Section 267 of Transitional Act.
 Section 1 of Government Decree 292/2020 (VI. 17.).
 Section 2 (3)-(4) of Government Decree 233/2020. (V. 26.) and Section 268 (3)-(4) of the Transitional Act
 Section 2 (4)-(5) of Government Decree 233/2020. (V. 26.) and Section 268 (4)-(5) of the Transitional Act.
 Sections 3 and 4(2) of Government Decree 233/2020. (V. 26.) and Sections 269 and 270 (2) of the Transitional Act.
 Section 4 (3) of Government Decree 233/2020. (V. 26.) and Section 270 (3) of the Transitional Act.
 Section 271 (1) of the Transitional Act.
 Family members defined according to the Asylum Act (Section 2(j)) are the spouses, minor children and children’s parents or an accompanying foreign person responsible for them under Hungarian law. The HHC is aware of cases, where the asylum application was not accepted from adult children who joined their parent with int. protection status through family reunification.
 The numbers provided by the Ministry and the NDGAP in 2022 were controversial. There were two more statements of intent registered by the Ministry than by the NDGAP.
 Eg. 11.K.704.266/2021/6, 5 October 2021; 49.K.704.624/2021/16, 3 February 2022; 11.K.704.127/2021/11, 5 October 2021.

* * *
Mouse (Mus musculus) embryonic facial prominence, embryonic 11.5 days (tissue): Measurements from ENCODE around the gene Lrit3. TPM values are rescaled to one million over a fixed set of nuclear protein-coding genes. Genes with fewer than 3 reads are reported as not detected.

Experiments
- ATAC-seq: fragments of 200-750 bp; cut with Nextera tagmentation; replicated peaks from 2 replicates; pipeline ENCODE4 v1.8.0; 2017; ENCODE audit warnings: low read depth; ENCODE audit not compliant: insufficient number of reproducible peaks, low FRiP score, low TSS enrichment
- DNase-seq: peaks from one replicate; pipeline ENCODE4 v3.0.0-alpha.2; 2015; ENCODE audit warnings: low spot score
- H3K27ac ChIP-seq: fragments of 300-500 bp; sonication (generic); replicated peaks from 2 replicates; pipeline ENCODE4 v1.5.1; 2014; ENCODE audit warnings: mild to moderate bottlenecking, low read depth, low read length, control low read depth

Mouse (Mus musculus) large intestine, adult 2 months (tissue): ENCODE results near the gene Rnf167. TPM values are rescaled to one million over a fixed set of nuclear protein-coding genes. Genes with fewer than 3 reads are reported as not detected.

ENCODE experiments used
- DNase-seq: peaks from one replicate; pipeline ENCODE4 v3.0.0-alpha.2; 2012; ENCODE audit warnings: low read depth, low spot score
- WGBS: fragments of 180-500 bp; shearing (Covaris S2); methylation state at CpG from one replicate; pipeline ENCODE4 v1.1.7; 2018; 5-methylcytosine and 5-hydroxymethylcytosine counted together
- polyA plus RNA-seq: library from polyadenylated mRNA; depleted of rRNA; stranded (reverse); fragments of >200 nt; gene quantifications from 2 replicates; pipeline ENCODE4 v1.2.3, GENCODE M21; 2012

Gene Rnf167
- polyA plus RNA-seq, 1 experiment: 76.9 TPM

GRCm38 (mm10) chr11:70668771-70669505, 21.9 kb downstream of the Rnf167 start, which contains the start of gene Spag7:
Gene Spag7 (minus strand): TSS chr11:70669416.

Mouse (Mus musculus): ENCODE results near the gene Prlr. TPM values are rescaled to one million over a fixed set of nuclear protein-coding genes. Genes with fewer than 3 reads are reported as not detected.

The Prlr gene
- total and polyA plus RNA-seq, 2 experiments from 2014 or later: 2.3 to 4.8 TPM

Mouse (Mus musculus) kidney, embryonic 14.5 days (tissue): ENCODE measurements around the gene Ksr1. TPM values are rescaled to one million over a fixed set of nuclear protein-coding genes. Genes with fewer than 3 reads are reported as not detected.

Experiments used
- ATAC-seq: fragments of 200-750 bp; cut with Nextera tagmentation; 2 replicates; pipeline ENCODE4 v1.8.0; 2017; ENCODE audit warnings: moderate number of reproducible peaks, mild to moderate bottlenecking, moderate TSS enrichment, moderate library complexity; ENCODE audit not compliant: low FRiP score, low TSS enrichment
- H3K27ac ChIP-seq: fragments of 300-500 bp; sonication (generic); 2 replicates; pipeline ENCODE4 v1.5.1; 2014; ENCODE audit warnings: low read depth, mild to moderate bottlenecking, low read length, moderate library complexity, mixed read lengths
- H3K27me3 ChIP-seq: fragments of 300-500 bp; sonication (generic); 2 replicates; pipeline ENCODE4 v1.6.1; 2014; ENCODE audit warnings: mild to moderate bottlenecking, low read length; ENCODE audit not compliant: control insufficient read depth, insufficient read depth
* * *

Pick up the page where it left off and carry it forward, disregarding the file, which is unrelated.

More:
Section 53 (4), 61 of Act CLI of 2011 on the Constitutional Court.
 E.g. 49.K.700.743/2022/5, 5 July 2022.
 Ruling of the Constitutional Court IV/3538-1/2021.
 UNHCR, UNHCR Position on Hungarian Act LVIII of 2020 on the Transitional Rules and Epidemiological Preparedness related to the Cessation of the State of Danger, June 2020, available at: https://bit.ly/3KWCVtI.
 UNHCR, Execution of the judgments of the European Court of Human Rights in the cases of Ilias and Ahmed v. Hungary (Application No. 47287/15; Grand Chamber judgment of 21 November 2019) and Shahzad v. Hungary (Application No. 12625/17; Judgment of 8 July 2021), 31 August 2022, available at: https://bit.ly/3YYFrpZ.
 European Commission, ‘Commission refers Hungary to the Court of Justice of the European Union for unlawfully restricting access to the asylum procedure, 15 July 2021’, available at: https://bit.ly/3HlLMTy.